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Illinois Lawmakers Take Aim At 'Prior Authorization' In Health Insurance

Isabella McKenna (center) speaks at a press conference alongside (from left to right) Sen. Linda Homes, Rep. Greg Harris and Illinois State Medical Society President Paul Pedersen.
Mike Smith | NPR Illinois

Illinois lawmakers want to reduce delays in medical care caused by the requirements of insurance companies.

They said the process, known as “prior authorization,” is time-consuming and raises unnecessary obstacles for people in need.

Isabella McKenna has been dealing with arthritis since she was age 14. She said several times in her life, she had to wait for prior authorization to get medical care, often leaving her impaired.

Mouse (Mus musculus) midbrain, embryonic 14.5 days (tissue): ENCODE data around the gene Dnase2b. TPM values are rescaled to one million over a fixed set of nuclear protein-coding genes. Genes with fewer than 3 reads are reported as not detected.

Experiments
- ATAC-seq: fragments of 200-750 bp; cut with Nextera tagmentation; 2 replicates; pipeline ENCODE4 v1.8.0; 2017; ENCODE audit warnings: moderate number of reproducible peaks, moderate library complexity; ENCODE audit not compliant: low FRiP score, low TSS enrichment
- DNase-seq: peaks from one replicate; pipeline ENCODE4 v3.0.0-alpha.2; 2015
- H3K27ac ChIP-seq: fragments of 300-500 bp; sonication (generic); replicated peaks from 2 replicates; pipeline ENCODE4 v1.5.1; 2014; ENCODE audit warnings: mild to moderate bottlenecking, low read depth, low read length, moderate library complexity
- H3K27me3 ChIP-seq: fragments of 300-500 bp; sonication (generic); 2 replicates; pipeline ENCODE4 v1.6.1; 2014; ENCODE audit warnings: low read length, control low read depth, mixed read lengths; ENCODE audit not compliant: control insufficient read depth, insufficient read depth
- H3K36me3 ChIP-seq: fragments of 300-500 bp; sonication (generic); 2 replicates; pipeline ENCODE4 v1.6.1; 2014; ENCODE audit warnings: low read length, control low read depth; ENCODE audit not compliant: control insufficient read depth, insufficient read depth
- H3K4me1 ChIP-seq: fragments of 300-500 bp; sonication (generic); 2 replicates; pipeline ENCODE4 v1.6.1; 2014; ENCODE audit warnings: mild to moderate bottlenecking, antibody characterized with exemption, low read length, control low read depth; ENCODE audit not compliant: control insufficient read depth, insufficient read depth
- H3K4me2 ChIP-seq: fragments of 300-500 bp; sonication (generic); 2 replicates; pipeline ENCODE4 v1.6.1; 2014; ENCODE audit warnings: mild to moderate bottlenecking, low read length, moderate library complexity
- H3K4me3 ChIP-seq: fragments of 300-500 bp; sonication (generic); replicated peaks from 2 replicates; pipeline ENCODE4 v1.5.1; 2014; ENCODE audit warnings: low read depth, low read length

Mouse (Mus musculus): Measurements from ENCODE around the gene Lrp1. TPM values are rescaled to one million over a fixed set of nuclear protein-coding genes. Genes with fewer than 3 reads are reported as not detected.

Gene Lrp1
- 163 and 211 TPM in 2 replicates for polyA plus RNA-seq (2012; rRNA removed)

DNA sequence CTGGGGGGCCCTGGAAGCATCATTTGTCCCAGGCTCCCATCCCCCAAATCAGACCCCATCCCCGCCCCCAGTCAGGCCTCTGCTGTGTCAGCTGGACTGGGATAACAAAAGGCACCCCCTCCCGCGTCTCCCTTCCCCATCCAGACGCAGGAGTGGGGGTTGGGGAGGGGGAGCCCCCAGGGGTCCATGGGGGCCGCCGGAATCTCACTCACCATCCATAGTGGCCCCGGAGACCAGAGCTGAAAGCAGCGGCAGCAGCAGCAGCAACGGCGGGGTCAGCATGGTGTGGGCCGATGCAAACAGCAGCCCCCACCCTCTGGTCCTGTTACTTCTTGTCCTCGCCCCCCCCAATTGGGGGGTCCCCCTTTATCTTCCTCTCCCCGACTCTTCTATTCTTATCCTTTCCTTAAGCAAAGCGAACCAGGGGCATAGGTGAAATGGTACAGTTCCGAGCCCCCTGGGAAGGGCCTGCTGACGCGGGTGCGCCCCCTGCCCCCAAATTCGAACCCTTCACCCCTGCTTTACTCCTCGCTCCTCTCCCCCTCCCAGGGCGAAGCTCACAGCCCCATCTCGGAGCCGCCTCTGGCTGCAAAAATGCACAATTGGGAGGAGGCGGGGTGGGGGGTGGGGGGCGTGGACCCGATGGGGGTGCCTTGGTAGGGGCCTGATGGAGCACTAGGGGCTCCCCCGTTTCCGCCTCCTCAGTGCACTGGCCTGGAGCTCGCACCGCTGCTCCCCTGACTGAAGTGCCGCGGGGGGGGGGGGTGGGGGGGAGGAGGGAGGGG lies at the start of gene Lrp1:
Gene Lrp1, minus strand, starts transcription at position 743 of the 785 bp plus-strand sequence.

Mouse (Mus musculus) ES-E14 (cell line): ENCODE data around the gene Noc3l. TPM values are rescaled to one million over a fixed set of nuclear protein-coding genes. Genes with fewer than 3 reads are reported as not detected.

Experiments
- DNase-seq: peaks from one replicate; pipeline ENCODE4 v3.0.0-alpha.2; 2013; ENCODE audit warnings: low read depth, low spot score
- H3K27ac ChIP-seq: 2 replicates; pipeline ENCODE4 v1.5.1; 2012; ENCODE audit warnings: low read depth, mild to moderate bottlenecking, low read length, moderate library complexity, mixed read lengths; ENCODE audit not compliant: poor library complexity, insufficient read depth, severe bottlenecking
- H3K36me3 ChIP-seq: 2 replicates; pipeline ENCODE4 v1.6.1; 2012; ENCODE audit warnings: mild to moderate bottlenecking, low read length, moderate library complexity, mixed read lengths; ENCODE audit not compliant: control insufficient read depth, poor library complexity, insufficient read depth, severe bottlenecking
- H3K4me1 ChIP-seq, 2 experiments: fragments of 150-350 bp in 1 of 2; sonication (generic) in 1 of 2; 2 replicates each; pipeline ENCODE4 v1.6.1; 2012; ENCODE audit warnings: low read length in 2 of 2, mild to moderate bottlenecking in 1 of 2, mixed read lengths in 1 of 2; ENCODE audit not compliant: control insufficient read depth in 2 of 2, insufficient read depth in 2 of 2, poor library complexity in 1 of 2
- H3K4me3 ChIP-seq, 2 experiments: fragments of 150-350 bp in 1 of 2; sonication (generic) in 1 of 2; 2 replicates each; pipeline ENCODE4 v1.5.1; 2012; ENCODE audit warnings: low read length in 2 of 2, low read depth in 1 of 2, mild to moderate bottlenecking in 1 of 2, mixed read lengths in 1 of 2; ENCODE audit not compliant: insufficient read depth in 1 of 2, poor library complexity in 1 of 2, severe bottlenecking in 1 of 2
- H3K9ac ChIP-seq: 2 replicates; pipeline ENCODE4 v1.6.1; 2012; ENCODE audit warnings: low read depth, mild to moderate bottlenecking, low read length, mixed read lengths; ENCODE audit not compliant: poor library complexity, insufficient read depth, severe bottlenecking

“I needed a medication that could help me walk unaided and live with less pain,” she said. “I was walking with a cane and could barely hold a pencil, yet it took months for prior authorization.”

McKenna said prior authorization has only made her condition harder to deal with.

“My father had to make countless phone calls,” Mckenna said. “My doctor had to take the time to give them reason after reason why I needed this test, and in the end, they, the insurance company, not my doctor, decided it was unnecessary.”

Supporters of the legislation include the Illinois State Medical Society and other physician groups. They said reducing prior authorization would save money and allow medical providers to focus on people rather than paperwork.

Insurance-industry representatives did not immediately respond to a request for comment.

The legislation is Senate Bill 3822 and House Bill 5510.

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